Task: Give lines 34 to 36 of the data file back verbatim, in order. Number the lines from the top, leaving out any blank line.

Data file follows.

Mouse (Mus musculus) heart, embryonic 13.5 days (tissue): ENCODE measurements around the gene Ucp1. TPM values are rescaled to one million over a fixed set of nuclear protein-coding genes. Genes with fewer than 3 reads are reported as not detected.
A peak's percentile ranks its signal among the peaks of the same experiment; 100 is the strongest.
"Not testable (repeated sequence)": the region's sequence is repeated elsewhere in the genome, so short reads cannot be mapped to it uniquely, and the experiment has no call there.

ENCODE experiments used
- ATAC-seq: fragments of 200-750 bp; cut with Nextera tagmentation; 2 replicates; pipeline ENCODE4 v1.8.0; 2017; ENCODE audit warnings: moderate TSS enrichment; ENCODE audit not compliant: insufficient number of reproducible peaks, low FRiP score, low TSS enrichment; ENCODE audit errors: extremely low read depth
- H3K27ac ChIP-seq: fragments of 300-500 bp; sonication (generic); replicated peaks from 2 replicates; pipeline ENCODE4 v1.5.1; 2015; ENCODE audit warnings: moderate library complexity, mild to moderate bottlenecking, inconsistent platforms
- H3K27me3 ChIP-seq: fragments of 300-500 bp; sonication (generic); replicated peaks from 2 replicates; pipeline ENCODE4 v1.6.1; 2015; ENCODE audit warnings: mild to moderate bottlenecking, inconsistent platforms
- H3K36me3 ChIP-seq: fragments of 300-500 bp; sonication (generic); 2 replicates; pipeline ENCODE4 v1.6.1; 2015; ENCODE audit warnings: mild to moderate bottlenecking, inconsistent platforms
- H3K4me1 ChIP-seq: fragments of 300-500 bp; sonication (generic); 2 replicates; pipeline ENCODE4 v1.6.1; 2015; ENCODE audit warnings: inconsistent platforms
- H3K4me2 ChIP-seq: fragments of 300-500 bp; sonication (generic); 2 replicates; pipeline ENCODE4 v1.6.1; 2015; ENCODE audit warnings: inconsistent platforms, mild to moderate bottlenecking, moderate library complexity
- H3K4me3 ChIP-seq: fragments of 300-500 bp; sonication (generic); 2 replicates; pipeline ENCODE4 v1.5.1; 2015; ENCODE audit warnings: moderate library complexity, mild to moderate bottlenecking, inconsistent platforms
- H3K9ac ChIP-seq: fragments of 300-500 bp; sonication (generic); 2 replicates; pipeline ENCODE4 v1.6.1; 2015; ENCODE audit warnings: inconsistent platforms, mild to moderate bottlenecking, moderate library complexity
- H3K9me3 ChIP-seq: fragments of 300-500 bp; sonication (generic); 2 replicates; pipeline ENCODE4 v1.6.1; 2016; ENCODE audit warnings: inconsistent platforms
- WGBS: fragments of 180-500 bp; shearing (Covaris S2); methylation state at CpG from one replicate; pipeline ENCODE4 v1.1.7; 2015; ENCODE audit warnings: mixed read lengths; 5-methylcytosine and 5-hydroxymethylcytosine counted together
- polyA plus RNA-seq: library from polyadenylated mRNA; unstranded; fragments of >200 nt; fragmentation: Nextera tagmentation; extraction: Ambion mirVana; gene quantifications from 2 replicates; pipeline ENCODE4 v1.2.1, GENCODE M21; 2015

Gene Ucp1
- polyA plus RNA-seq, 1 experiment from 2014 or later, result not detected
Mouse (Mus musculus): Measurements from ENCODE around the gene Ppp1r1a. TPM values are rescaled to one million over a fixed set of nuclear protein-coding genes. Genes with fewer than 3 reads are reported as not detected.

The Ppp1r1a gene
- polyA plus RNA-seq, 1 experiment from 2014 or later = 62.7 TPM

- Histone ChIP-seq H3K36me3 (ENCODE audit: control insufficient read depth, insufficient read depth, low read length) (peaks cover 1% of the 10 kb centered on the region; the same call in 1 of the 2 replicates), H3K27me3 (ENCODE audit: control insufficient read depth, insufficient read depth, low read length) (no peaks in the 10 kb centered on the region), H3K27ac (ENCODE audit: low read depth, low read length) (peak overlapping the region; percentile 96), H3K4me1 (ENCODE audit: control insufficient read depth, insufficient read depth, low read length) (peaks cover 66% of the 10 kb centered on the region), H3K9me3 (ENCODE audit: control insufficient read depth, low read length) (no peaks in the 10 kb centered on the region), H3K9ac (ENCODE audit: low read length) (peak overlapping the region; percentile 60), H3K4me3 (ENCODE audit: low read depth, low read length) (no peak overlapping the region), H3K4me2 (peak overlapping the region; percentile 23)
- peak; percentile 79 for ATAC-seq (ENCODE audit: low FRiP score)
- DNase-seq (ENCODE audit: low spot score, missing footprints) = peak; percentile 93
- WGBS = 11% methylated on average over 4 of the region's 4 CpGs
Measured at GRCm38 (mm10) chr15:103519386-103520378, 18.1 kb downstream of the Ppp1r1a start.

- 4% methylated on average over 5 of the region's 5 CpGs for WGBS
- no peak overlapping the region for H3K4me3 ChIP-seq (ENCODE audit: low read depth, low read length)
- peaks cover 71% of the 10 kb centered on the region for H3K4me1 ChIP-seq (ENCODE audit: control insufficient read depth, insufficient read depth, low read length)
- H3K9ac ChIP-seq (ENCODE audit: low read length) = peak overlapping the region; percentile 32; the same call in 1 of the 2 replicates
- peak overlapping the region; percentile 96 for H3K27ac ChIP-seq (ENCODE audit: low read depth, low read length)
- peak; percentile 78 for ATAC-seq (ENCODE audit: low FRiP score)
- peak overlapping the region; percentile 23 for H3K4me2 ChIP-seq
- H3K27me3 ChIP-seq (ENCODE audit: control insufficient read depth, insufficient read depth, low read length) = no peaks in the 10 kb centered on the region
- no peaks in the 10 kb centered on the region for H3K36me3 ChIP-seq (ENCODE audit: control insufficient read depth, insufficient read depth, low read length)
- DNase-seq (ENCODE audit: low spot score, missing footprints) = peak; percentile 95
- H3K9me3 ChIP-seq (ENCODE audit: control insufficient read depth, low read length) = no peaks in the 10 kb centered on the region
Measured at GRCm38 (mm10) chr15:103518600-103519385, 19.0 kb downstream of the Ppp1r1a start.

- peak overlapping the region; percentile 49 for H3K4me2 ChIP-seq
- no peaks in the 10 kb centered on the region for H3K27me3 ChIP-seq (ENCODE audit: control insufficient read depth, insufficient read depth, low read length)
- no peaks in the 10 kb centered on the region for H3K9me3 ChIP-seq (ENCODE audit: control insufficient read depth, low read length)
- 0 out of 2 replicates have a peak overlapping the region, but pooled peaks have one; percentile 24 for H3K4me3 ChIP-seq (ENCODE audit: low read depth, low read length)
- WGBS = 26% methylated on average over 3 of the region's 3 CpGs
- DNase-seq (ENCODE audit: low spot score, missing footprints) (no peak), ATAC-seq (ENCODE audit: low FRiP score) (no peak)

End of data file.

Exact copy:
- no peaks in the 10 kb centered on the region for H3K36me3 ChIP-seq (ENCODE audit: control insufficient read depth, insufficient read depth, low read length)
- DNase-seq (ENCODE audit: low spot score, missing footprints) = peak; percentile 95
- H3K9me3 ChIP-seq (ENCODE audit: control insufficient read depth, low read length) = no peaks in the 10 kb centered on the region